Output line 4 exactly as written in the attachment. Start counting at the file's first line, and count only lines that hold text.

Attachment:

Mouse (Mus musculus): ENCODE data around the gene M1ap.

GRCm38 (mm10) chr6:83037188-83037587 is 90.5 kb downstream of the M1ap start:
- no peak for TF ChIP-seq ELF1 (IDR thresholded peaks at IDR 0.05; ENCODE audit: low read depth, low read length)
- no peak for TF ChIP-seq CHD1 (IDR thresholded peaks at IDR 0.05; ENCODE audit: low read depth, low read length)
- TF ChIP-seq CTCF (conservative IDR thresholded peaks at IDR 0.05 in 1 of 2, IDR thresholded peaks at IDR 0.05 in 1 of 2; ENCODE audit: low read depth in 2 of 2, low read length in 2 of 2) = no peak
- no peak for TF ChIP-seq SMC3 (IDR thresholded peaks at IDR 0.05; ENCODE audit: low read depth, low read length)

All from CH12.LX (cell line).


- no peak for TF ChIP-seq CHD1 (IDR thresholded peaks at IDR 0.05; ENCODE audit: low read depth, low read length)